Comic Book Couples Counseling joins the Amazing Spider-Talk!
Our conversation with Dan and Mark operates as a sequel to our Peter Parker and Mary Jane counseling sessions.
On this week's Amazing Spider-Talk, we join Dan Gvozden and Mark Ginocchio for an in-depth conversation about the courtship between Peter Park and Mary Jane Watson. While the episode covers the comics that came before those discussed during our own Peter and MJ counseling sessions, we feel that it serves smashingly as a sequel to those classic Comic Book Couples Counseling episodes.
It's one of those guest appearances where we came out of it wishing the audio was in our own Comic Book Couples Counseling podcast feed, so please, CLICK HERE and give Dan and Mark's show a listen. And while you're there, you should smash that subscribe button and join their Patreon for good measure. We're both proud Spider-Talk patrons and never miss a review or interview from them.
Special bonus! Look at that incredible Nick Cagnetti art accompanying the "Courting Mary Jane" episode. Hopefully, you're already extremely familiar with Cagnetti's work since he recently popped up in a Creator Corner conversation with us, discussing his new Oni Press graphic novel, Pink Lemonade. It's one of the year's can't-miss titles.
Also, the Amazing Spider-Talk episode allows us to gather our previous Peter Parker and Mary Jane counseling sessions in one place. As we said at the end of that series and proved in our chat with Dan and Mark, there are so many Spider-Man comics that we did not cover. We want to return to them at some point, re-explore those early flirtations and the craziness that's been going on with them lately in Amazing Spider-Man.
Counseling Session 1 - Spider-Man: Parallel Lives
Is love possible within the confines of the superhero lifestyle? Peter Parker may have gained new confidence when that radioactive spider bit him, but he also bounced around a half dozen relationships before marrying Mary Jane Watson. What separates their relationship from other supporting players like Liz Allen, Betty Brant, and Gwen Stacy? We explore the unique nature of Peter and Mary Jane as they begin their journey with the controversial 1989 original graphic novel Parallel Lives by writer Gerry Conway and artist Alex Saviuk. We're using Dr. Alexander Avila'sLovetypes: Discover Your Romantic Style And Find Your Soul Mate to aid the conversation.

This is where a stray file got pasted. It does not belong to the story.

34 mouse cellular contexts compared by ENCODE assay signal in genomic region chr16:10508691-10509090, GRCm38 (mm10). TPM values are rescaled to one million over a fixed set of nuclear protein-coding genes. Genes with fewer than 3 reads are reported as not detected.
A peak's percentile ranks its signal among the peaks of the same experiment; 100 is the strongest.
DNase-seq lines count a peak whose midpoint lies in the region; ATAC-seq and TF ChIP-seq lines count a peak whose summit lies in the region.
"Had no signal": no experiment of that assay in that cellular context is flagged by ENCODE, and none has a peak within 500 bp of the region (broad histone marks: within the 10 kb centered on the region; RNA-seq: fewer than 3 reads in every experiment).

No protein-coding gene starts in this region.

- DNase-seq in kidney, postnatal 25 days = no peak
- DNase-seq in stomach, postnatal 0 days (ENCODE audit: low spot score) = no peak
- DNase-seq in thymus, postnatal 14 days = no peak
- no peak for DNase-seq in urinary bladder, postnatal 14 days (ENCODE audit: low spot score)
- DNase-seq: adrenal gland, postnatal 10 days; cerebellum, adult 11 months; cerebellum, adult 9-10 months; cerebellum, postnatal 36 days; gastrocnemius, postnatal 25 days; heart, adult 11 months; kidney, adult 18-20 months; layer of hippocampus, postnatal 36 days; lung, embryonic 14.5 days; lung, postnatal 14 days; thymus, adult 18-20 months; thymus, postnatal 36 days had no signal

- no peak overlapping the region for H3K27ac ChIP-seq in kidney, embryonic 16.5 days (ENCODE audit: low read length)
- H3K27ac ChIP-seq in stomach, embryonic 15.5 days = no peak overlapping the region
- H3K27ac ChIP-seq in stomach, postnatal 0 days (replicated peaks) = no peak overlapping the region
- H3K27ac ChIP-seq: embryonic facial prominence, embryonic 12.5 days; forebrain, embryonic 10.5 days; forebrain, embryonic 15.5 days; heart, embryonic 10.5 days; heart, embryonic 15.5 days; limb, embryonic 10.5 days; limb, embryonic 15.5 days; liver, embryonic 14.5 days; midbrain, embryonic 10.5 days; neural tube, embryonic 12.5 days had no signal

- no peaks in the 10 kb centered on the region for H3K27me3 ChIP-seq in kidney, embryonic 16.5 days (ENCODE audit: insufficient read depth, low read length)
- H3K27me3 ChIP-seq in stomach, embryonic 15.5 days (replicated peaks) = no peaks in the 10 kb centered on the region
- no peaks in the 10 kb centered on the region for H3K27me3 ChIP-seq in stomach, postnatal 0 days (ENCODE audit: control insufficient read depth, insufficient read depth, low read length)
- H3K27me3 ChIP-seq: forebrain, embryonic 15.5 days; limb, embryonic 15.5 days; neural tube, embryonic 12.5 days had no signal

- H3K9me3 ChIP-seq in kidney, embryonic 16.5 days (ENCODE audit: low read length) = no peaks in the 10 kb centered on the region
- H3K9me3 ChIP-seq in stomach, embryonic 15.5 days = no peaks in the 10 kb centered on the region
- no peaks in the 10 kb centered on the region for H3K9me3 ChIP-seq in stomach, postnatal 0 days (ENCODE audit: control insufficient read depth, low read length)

Counseling Session 2 - Spider-Man: To Have and To Hold
We jump into another Spider-Man comic that revisits iconic moments of continuity to deliver a deeper understanding of the relationship between Peter Parker and Mary Jane. Initially published in The Sensational Spider-Man Vol. 2 Annual #1, "To Have and To Hold" by Matt Fraction and Salvador Lorroca is one of modern Marvel's most beloved single issues.
For a couple that has faced many insurmountable odds, "To Have and To Hold" finds Peter and M.J. at one of their lowest points following the events of Marvel's Civil War and acts as a vow renewal of sorts right before editorial swings in to annul their marriage with the controversial One More Day.
Counseling Session 3 - Spider-Man: One More Day
Few comic book storylines are as controversial as One More Day by J. Michael Straczynski and Joe Quesada. Possibly one of the most aggressive editorial mandates in comic book publishing history, the devilish plot was concocted as a means of dissolving the marriage between Peter Parker and Mary Jane Watson. Fans may have been a little miffed when they first got together in 1987, but after several decades of wedded bliss, their matrimony was holy. So holy, the dark demon Mephisto desired to shatter it for his own demented pleasure. We dive deep into the heart of this epic conclusion and come away appreciating the story much more than they anticipated. Blasphemy, you say?
Counseling Session 4 - Spider-Man:
After a year-long absence, Mary Jane Watson returns to the life of Peter Parker as a "Red-Headed Stranger." We conclude our Spider-Man series by exploring the diabolical nature of Dr. Alexander Avila's LoveTypes and how his dating system would be absolutely deadly in the hands of The Chameleon. It breaks our hearts to leave them apart in "Brand New Day," but we see cupid's arrow cresting the horizon. Is their love cosmically pure as the dark demon Mephisto suggested, or should Peter enjoy the many fish in the sea? We come to a serious conclusion as we say good-bye to New York City's friendly neighborhood wall-crawler.